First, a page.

Review: How Far She’s Come by Holly Brown
By Kristin CentorcelliMay 23, 2018
How Far She’s Come by Holly Brown is an unforgettable, harrowing story of a young broadcast journalist who discovers a mysterious diary from a female broadcaster in 1991 featuring startling—and frightening—parallels to her own life.
Holly Brown takes on being a woman in the cutthroat—and still decidedly men’s—world of broadcast journalism in her new thriller, How Far She’s Come. Cheyenne Florian is a 24-year-old recent Stanford graduate still reeling from a bad experience stemming from a post she made as a vlogger. It resulted in her phone getting hacked, exposing personal (nude) photos to the world. Since then, she’s been threatened with everything from plain physical assault to all-out rape, and she’s not all that anxious to be back in the public eye.
Then, she takes a meeting with billionaire Edwin Gordon.
Edwin is in his early forties, his dark hair silvered in a way that looks strategic and a ridged forehead that’s supposed to signal he’s eschewed Botox, though the rest of his tanned face is suspiciously boyish. He’s not exactly handsome, but his level of power makes up the gap so that he’s just about the most attractive man I’ve ever seen in the flesh.
Here’s the thing. Cheyenne didn’t exactly have a stellar Stanford career. A 2.9 GPA isn’t going to put her at the front of the pack, and she knows this, but it seems she does have something that’s caught Edwin’s eye. It could have something to do with her flaming red hair and lovely figure. Or, it could have something to do with her recent online shaming and rape threats.
“I want to help you turn it all around, “he says. “To use what happened to you to make a difference.”
“What are you saying, exactly?”
“I’m here to offer you a job. I watched your video. All of them. I was following you for months before everything happened. Scouting you.”
Honestly, this is one scenario that never crossed my mind.
Edwin wants Cheyenne, but he claims it’s not for her body. He wants her to be a bold new face on his new network, INN, which claims to be a truly nonpartisan news source. This is exactly what Cheyenne wants—to work for a network that isn’t beholden to any special interests, where she can report real news that makes a real impact. It’s an offer she feels she really can’t refuse, and Edwin succeeds in locking her into a three-year contract.
Her new opportunity calls for her to move to New York City, much to the consternation of her live-in boyfriend, Chase. Long-distance relationships are hard, but she and Chase always made it clear that careers come first, and this is the chance of a lifetime. Or so Cheyenne thinks. She’s also eager to show her beloved father, who is suffering from cancer, that she can move on from what happened to her and make something of herself.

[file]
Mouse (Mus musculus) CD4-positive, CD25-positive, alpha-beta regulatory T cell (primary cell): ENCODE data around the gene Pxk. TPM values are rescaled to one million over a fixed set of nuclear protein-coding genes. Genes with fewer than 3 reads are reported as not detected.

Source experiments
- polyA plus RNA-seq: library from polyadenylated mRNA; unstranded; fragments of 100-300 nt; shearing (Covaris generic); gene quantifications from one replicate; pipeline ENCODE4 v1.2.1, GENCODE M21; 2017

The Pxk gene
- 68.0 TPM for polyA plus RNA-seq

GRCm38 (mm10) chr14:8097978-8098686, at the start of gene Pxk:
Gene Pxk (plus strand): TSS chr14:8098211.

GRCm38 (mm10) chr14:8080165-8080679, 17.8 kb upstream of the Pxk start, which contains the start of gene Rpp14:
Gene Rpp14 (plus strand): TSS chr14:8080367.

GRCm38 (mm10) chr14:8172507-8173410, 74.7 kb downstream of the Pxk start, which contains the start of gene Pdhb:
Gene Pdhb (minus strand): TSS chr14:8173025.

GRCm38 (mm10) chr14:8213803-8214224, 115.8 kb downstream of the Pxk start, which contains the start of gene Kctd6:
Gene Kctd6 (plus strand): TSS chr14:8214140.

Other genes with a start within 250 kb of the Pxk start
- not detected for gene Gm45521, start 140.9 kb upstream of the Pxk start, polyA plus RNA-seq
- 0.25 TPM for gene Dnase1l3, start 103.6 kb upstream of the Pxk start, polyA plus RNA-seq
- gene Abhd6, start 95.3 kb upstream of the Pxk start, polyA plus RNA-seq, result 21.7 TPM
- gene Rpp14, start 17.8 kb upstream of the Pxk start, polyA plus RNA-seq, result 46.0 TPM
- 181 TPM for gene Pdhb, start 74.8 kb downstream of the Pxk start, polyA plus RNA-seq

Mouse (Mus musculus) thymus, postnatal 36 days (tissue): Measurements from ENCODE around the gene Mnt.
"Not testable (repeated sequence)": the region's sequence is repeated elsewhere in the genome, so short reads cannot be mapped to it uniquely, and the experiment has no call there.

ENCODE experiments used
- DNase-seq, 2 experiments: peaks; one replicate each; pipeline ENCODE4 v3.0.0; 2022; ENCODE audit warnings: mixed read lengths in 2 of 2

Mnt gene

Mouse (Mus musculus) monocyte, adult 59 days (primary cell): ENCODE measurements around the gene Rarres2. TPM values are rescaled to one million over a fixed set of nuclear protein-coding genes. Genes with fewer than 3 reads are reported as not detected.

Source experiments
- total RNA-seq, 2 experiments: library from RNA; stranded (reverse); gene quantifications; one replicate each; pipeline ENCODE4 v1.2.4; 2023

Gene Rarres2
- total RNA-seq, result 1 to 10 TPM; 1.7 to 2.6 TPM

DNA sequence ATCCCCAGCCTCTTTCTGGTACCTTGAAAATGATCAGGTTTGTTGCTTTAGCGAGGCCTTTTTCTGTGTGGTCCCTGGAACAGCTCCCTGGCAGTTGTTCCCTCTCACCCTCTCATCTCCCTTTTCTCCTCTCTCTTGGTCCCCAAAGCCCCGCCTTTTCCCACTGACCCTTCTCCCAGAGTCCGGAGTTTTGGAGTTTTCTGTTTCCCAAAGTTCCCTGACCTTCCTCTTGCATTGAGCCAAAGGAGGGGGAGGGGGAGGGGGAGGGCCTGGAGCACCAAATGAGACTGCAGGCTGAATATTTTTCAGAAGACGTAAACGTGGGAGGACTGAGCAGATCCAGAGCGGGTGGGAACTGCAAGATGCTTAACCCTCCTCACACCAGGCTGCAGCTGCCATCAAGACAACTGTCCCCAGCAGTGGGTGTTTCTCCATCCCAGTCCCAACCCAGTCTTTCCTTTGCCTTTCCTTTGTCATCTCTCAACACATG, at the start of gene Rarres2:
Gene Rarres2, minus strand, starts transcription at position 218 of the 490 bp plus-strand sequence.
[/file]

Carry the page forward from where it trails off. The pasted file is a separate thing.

The meet and greet with the INN staff goes fairly well, and she’s looking forward to her on-screen debut. At her new workstation, she finds a letter from someone extending their congratulations—someone that states they want her to succeed. Too bad they didn’t actually sign the letter. It’s strange, but even stranger is the photocopied diary pages included with the letter. Turns out they’re from the 1991 journal of Elyse Rohrback, a newsreader on a show called Morning Sunrise who was evidently brutally attacked. Why would someone want Cheyenne to read this diary? What could it possibly have to do with her?
In spite of that bit of weirdness, her on-screen debut goes okay—especially since it’s not a live shoot, so there’s room for editing. But Cheyenne feels every man’s eye on her, except for Albie, her “handler.” This is nothing new for Cheyenne, but it was a bit of a quibble for me. Cheyenne is beautiful. We’re alerted to that at the outset, and it’s repeated many, many times. This is fine because part of the story’s foundation lies in Cheyenne’s desire to make it despite her looks—not because of them—but it’s a near constant refrain. Inevitably, this causes some friction on set as she must contend with the leers of some of the guys and the scorn of some of the ladies. Par for the course, though, I suppose.
Things seem to be looking up when Cheyenne gets an assistant, Reese, and she even seems to have an ally in another show’s host, Beth. She’s still swimming in shark-infested waters, though, and Elyse’s diary strangely seems to largely mirror her own experiences. I really enjoyed the throwback sequences in the diary, which take place in a time when women were really coming up in broadcast news. Even though things have changed, some things certainly haven’t, and that’s Brown’s focus. As Cheyenne gains an audience and a following, she learns anew that celebrity status can have a steep price.
Brown really succeeds in bringing to light the rigors of TV-news production and the constant climb to “make it” in the business, and I for one wouldn’t want any part of it. Cheyenne is a trooper, however, and she puts up with a lot of crap. A lot. Brown also has something to say about women being more supportive of each other instead of engaging in so much sniping, backbiting, and limitless competition.
Cheyenne does some impulsive things in this book, but no one is perfect, and although she’s wildly gorgeous, I appreciated how flawed she is. Her decisions aren’t always the right ones (e.g., she lets it all hang out on a trip to the Hamptons, and TMZ gets wind of it), but she does strive to do the right thing. As the tension mounts and the controversy swirls, Cheyenne is going to need all her wits about her to make it out intact. A neat little twist at the end tops off a tale that’s by turns salacious and timely but always entertaining.